When Athelstan became king in 925 Dunstan joined his court and continued his education there, but for reasons not wholly known was violently driven from court. Stories say jealous courtiers concocted a tall tale accusing Dunstan of witchcraft which ended with royal banishment, a violent beating and dunking in a cesspool. Fables of victimisation and persecution are setting Dunstan up nicely for sainthood.
Dunstan returned to Glastonbury as a monk where he housed himself in a tiny cell within St Mary’s Church. He lived as a hermit, spending time in study, prayer and the arts – especially silversmithing. Dunstan was said to have been covered in swellings, possibly as result of his involuntary swim in a cesspool. His violent banishment and unsightly appearance confirmed him in his religious vocation and no doubt his wish for isolation too.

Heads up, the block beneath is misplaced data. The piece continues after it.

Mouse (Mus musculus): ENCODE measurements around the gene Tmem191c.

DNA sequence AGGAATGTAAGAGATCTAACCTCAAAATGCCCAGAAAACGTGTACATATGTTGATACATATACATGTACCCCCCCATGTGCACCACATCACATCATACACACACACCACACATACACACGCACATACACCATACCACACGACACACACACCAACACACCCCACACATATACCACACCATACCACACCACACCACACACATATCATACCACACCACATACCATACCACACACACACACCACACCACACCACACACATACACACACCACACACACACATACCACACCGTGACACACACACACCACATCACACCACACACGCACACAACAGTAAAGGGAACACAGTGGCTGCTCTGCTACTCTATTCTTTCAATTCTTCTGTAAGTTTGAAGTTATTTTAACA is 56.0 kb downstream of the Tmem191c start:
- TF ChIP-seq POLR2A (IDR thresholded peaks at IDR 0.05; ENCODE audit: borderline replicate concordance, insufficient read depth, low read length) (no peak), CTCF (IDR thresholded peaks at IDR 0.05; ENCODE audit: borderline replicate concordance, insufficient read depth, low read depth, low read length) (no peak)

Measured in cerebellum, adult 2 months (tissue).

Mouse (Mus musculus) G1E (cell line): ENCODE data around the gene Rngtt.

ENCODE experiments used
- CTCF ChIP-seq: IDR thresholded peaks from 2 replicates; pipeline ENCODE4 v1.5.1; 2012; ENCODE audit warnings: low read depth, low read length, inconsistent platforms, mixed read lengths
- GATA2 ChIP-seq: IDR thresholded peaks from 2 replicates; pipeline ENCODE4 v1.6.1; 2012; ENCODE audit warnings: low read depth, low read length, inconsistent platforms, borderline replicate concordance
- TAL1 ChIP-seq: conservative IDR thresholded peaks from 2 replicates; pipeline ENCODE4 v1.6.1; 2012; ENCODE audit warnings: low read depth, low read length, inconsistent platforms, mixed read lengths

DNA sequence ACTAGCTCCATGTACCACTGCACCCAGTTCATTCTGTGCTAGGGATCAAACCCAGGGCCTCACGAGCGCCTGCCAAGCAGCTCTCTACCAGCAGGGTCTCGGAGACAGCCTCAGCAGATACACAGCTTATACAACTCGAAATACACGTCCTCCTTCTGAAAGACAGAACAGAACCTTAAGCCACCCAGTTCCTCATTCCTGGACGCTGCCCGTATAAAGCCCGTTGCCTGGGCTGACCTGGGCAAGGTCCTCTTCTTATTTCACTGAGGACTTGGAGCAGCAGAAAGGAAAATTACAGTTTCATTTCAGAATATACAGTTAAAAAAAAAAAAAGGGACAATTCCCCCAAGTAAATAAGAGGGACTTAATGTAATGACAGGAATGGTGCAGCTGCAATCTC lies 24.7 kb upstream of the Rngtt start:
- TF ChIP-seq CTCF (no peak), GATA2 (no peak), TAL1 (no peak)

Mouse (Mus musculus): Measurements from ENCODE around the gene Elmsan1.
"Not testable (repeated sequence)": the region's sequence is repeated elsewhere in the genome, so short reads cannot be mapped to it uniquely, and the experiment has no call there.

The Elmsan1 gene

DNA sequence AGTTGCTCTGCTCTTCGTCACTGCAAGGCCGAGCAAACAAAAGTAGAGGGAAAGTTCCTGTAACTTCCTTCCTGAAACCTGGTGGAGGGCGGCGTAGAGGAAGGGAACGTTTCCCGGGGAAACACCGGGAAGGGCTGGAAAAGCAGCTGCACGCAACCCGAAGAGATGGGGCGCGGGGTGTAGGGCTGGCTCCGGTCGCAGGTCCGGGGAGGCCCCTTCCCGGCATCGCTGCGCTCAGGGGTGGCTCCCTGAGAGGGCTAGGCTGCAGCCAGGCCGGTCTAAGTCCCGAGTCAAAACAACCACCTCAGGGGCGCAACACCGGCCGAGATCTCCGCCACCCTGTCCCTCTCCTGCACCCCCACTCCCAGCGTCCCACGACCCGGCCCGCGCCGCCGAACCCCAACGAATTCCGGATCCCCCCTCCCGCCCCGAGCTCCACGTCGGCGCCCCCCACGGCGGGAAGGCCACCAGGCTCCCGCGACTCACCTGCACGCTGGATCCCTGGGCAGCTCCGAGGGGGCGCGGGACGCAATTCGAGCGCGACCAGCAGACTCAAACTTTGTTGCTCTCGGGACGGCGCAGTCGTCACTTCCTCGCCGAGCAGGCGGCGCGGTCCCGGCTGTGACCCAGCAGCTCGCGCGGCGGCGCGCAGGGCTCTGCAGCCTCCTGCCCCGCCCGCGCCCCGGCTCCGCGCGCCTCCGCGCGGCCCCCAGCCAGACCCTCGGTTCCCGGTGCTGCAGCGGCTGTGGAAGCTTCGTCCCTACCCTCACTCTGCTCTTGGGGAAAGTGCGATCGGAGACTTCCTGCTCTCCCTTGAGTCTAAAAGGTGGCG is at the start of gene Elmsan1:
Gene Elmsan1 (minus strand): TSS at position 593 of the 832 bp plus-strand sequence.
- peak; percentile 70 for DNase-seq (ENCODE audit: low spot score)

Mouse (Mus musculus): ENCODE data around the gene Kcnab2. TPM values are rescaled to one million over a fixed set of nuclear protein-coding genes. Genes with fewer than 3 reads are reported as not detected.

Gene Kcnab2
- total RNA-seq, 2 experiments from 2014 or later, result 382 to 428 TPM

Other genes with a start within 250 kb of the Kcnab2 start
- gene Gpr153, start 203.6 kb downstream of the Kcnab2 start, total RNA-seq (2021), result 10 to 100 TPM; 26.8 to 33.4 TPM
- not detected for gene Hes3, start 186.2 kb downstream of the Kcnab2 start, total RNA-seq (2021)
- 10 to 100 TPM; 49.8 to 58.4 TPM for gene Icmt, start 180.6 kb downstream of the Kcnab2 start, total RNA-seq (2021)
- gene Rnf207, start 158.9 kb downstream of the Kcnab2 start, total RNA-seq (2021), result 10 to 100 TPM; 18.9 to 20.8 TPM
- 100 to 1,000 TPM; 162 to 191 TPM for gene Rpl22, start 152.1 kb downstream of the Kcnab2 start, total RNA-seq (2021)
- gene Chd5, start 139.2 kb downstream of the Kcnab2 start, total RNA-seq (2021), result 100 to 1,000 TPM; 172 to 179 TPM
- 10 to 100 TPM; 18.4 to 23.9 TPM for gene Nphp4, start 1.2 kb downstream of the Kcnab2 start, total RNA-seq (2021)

The myths surrounding Dunstan’s life continue. It’s said that whilst working at the forge in Glastonbury the devil came to visit Dunstan. There are two versions of this famous legend.
The first story says the devil came dressed as a beautiful young woman in order to tempt the saintly monk, but carelessly revealed his hooves below the hemline of his dress. Dunstan drove the devil away by grabbing his nose with red-hot tongs from the forge. Tongs are now Dunstan’s attribute and the old rhyme reminds us:
St Dunstan as the story goes
Once pulled the devil by the nose
With red hot tongs which made him roar
That he was heard three miles or more
The second version relates that the devil again came in disguise, this time as a man who asked for his horse to be reshod. But Dunstan recognised him and instead nailed the horseshoe to the devils’ own hoof so forcefully the devil begged for mercy. Dunstan released the devil on condition he never enter a house where a horseshoe is displayed near the door. From this legend we have the superstition of the lucky horseshoe.
Dunstan is the patron saint of goldsmiths and silversmiths. His feast day is the 19th May, which is still the date on which the English hallmark year begins.